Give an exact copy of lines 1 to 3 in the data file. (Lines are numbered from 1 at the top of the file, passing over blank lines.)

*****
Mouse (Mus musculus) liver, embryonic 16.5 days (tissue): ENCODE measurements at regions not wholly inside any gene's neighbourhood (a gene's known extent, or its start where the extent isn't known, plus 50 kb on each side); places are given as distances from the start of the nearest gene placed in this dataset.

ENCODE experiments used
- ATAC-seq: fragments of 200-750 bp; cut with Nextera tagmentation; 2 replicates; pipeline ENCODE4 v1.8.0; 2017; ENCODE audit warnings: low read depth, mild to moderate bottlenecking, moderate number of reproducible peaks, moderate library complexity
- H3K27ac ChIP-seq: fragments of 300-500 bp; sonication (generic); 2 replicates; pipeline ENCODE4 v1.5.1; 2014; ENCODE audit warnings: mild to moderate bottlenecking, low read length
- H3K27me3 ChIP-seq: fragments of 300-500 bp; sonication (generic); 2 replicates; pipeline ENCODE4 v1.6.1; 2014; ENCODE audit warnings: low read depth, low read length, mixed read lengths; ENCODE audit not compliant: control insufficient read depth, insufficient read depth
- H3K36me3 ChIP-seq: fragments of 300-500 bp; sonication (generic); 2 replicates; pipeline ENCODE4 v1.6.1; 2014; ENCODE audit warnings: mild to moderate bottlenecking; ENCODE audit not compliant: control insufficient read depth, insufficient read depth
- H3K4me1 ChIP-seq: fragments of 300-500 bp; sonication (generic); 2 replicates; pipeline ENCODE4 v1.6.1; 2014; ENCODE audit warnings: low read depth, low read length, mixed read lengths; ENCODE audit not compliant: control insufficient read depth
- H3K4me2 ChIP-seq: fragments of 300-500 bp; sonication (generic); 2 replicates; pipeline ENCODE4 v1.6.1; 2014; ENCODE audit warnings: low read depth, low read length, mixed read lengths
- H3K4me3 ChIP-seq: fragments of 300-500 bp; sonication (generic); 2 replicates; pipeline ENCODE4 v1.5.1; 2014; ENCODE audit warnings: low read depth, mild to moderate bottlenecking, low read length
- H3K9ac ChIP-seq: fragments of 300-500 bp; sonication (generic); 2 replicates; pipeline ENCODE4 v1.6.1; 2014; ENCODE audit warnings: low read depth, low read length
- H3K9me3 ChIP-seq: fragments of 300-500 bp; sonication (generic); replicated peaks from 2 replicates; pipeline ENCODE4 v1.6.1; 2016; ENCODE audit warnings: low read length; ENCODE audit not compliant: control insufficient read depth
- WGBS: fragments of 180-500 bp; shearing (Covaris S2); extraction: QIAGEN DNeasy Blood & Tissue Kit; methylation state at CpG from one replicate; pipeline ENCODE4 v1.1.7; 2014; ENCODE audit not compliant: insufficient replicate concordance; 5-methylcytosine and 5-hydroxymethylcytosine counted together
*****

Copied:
Mouse (Mus musculus) liver, embryonic 16.5 days (tissue): ENCODE measurements at regions not wholly inside any gene's neighbourhood (a gene's known extent, or its start where the extent isn't known, plus 50 kb on each side); places are given as distances from the start of the nearest gene placed in this dataset.

ENCODE experiments used
- ATAC-seq: fragments of 200-750 bp; cut with Nextera tagmentation; 2 replicates; pipeline ENCODE4 v1.8.0; 2017; ENCODE audit warnings: low read depth, mild to moderate bottlenecking, moderate number of reproducible peaks, moderate library complexity